British Girl Bakes Logo
Free Cake Decorating MasterCourse | British Girl Bakes
Free MasterCourse
British Girl Bakes Logo
Free Cake Decorating MasterCourse | British Girl Bakes

6 Ways to Decorate Cakes with Parchment Paper

In this tutorial I’m going to show you 6 ways to use parchment paper or wax paper to decorate cakes! To watch the video version of this tutorial, scroll down to the bottom of the page.

1. Perfectly neat sprinkle borders

Place a frosted cake on a baking tray, which will catch any falling sprinkles. The frosting needs to have set for this so that it’s firm and no longer sticky. I like to chill my cakes in the fridge for an hour to set the frosting.

Wrap a piece of parchment paper around the cake so that it blocks off the area above where you want the sprinkles to stop. You can pin the parchment in place or if there’s any condensation on the outside of the cake, if you’ve moved it from the fridge to room temperature, the condensation might be enough to make the parchment stick in place. Pour your sprinkles around the base of the cake.

Use an offset spatula or spoon or your hand to press the sprinkles into the cake. I used my 4 Minute Buttercream for this cake and I chilled the cake in the fridge for about an hour to set the frosting before doing this. You’ll need to use a bit of pressure the push the sprinkles into the frosting so that they stick, since the frosting won’t be sticky after it’s set.

Peel the parchment paper off to reveal a neat sprinkle border!

Click here for the full tutorial on this cake and 9 other epic rainbow cakes!

2. Make shapes on the sides of cakes

Draw a shape onto parchment paper and cut it out to make a homemade stencil.

Press the shape against a chilled cake (smooth frosting rather than textured frosting works best for this) and you can pin it into place to hold it still. The frosting on the cake must have set before you do this, otherwise the parchment wills stick to it and pull the frosting off when you remove the parchment.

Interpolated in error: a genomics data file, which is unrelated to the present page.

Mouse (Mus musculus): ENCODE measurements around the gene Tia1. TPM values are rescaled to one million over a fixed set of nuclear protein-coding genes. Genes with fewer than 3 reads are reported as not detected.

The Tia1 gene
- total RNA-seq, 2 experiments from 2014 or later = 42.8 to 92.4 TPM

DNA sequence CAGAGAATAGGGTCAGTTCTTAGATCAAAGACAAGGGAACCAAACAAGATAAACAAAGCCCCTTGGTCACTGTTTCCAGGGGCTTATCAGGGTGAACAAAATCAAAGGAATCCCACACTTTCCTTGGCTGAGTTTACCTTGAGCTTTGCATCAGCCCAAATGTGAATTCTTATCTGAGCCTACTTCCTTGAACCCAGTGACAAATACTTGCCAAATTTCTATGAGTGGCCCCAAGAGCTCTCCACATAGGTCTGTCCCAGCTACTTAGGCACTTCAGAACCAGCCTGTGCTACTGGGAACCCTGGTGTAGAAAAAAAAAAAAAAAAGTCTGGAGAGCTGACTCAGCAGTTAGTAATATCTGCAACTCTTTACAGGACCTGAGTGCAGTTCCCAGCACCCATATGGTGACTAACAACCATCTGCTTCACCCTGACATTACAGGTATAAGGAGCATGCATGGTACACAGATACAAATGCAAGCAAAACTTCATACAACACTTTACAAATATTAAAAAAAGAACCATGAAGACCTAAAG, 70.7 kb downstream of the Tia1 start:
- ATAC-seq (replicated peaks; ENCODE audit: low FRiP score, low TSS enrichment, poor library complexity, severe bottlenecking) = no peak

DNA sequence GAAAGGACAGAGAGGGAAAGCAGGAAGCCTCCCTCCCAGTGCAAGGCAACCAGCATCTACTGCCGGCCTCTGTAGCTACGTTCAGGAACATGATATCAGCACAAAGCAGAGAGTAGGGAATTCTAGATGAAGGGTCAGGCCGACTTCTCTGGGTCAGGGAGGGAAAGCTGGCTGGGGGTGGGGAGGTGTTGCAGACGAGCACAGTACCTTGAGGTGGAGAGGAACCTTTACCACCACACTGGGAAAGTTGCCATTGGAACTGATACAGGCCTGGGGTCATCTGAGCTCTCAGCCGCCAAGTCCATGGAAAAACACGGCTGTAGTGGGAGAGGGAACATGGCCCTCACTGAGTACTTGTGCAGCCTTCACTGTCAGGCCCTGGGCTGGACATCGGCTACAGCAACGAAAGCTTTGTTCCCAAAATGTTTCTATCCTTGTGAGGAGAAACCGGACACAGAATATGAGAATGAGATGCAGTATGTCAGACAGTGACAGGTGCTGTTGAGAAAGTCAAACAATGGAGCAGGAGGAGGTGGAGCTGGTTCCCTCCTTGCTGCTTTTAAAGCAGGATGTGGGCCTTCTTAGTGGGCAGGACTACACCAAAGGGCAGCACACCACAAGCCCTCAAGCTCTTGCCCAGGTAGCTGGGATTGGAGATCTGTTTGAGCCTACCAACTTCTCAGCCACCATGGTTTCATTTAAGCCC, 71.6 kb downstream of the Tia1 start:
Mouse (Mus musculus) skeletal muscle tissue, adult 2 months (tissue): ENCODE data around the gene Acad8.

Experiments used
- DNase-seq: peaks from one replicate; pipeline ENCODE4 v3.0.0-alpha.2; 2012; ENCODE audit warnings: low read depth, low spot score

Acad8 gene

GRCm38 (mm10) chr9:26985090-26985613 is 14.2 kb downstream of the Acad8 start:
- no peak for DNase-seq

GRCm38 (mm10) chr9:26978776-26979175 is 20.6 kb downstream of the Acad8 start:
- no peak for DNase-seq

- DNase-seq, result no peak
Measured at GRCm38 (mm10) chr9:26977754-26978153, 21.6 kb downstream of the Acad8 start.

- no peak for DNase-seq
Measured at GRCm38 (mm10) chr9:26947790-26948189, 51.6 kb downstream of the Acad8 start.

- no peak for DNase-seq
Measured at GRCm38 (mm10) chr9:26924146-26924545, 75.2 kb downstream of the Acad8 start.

Spread buttercream over the shape, spreading from the outside towards the middle of the shape to make sure you don’t accidentally push buttercream underneath the edges of the shape, which would smudge the outline of the shape.

I’ve made a pattern within this heart using a chopstick and I cover the details in my tutorial on cake decorating with cutlery. Smooth the buttercream with a frosting smoother, scraping until the buttercream is as thick as you want it to be. Here, for example, I’ve scraped until I can see the purple frosting through the colours of the buttercream shape.

Peel the parchment off to reveal a neat shape underneath!

If any buttercream got underneath your stencil you can gently scrape it off with a toothpick. Because the frosting of the cake is cold and hard, you won’t damage it with the toothpick.

Parchment stencils aren’t the best quality but they’re cheap and easy to make and create beautiful results!

A variation of this technique is to make a sprinkled shape. After spreading buttercream over the stencil and scraping off any excess to leave just a thin layer, press sprinkles into the frosting to fill the shape. Do this on a baking tray to catch any falling sprinkles.

When you peel the parchment stencil off, the shape on the cake will be completely filled with sprinkles!

For more Valentine’s Day cake decorating ideas click here!